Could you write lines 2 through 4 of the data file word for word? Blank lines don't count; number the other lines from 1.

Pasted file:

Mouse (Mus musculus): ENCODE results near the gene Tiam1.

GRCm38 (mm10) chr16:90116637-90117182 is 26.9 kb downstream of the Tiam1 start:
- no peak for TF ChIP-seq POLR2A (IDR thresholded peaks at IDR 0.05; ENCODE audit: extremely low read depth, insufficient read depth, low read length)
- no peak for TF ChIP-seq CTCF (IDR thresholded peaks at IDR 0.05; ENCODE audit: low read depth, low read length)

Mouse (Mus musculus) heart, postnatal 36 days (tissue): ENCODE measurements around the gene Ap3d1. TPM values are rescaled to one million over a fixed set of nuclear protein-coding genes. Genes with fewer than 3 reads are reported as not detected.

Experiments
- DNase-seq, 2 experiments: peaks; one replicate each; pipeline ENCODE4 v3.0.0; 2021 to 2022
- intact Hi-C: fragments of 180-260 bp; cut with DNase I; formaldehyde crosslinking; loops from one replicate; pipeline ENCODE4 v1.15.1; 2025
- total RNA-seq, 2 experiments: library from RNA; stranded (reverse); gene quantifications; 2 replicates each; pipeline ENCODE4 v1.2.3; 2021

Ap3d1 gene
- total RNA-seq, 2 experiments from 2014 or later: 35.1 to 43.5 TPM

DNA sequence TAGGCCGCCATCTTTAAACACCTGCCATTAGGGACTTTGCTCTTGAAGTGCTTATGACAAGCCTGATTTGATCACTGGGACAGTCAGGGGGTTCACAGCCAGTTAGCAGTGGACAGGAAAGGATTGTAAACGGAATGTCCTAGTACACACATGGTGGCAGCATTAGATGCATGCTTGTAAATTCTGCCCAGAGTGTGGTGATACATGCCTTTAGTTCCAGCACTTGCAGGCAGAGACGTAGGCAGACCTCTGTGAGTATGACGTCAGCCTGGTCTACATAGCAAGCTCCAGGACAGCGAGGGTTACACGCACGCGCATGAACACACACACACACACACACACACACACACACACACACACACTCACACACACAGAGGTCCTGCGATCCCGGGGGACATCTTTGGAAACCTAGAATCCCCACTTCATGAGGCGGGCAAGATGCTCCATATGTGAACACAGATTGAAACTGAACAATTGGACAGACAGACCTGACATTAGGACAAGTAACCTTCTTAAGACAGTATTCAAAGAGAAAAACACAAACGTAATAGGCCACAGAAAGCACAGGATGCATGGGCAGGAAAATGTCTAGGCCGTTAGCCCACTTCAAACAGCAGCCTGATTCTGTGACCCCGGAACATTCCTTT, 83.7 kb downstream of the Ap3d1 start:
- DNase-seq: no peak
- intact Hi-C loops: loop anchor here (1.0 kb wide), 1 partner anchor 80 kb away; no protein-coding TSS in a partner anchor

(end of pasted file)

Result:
GRCm38 (mm10) chr16:90116637-90117182 is 26.9 kb downstream of the Tiam1 start:
- no peak for TF ChIP-seq POLR2A (IDR thresholded peaks at IDR 0.05; ENCODE audit: extremely low read depth, insufficient read depth, low read length)
- no peak for TF ChIP-seq CTCF (IDR thresholded peaks at IDR 0.05; ENCODE audit: low read depth, low read length)